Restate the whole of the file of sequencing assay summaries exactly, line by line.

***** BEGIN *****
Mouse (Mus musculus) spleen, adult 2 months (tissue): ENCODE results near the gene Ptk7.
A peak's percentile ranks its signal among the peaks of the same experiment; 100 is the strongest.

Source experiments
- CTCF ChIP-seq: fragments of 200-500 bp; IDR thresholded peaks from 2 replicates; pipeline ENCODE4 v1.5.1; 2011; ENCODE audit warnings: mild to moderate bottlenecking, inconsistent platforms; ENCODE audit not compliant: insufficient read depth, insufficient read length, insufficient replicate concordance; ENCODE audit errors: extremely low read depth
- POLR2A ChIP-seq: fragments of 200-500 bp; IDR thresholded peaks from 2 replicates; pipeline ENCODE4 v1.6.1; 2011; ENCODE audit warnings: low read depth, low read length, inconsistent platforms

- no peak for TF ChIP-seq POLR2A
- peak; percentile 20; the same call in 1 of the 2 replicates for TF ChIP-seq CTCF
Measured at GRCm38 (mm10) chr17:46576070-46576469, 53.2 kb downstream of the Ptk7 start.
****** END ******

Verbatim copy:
Mouse (Mus musculus) spleen, adult 2 months (tissue): ENCODE results near the gene Ptk7.
A peak's percentile ranks its signal among the peaks of the same experiment; 100 is the strongest.

Source experiments
- CTCF ChIP-seq: fragments of 200-500 bp; IDR thresholded peaks from 2 replicates; pipeline ENCODE4 v1.5.1; 2011; ENCODE audit warnings: mild to moderate bottlenecking, inconsistent platforms; ENCODE audit not compliant: insufficient read depth, insufficient read length, insufficient replicate concordance; ENCODE audit errors: extremely low read depth
- POLR2A ChIP-seq: fragments of 200-500 bp; IDR thresholded peaks from 2 replicates; pipeline ENCODE4 v1.6.1; 2011; ENCODE audit warnings: low read depth, low read length, inconsistent platforms

- no peak for TF ChIP-seq POLR2A
- peak; percentile 20; the same call in 1 of the 2 replicates for TF ChIP-seq CTCF
Measured at GRCm38 (mm10) chr17:46576070-46576469, 53.2 kb downstream of the Ptk7 start.